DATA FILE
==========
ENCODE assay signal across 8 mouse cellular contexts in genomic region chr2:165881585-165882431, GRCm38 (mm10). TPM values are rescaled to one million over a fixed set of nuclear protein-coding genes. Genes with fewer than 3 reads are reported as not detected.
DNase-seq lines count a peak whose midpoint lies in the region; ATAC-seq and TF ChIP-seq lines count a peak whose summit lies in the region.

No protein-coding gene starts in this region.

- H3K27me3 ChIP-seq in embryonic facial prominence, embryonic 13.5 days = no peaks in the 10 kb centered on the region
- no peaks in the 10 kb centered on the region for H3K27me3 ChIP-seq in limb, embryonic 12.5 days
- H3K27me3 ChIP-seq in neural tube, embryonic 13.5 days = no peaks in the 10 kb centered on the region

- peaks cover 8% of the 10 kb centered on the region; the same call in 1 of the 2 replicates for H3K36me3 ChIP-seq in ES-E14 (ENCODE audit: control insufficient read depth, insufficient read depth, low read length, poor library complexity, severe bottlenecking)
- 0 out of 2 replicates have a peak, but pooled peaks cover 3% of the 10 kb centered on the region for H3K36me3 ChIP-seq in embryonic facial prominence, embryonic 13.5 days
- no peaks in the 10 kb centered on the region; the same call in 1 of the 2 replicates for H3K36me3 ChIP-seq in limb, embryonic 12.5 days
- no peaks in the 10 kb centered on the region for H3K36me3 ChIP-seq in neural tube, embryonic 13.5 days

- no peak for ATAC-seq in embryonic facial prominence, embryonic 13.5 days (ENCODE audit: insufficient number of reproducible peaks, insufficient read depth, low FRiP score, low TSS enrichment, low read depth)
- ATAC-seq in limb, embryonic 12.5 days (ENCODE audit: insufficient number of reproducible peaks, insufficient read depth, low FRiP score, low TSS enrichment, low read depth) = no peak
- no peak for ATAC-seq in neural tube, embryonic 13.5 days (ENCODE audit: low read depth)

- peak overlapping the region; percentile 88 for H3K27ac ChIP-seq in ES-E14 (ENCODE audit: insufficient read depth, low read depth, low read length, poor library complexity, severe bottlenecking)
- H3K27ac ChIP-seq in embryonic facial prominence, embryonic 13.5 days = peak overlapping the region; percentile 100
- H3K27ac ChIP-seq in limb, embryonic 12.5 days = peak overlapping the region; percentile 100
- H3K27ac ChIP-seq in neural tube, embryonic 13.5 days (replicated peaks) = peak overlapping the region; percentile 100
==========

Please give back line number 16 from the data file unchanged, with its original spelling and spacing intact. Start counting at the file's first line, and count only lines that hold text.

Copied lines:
- H3K27ac ChIP-seq in limb, embryonic 12.5 days = peak overlapping the region; percentile 100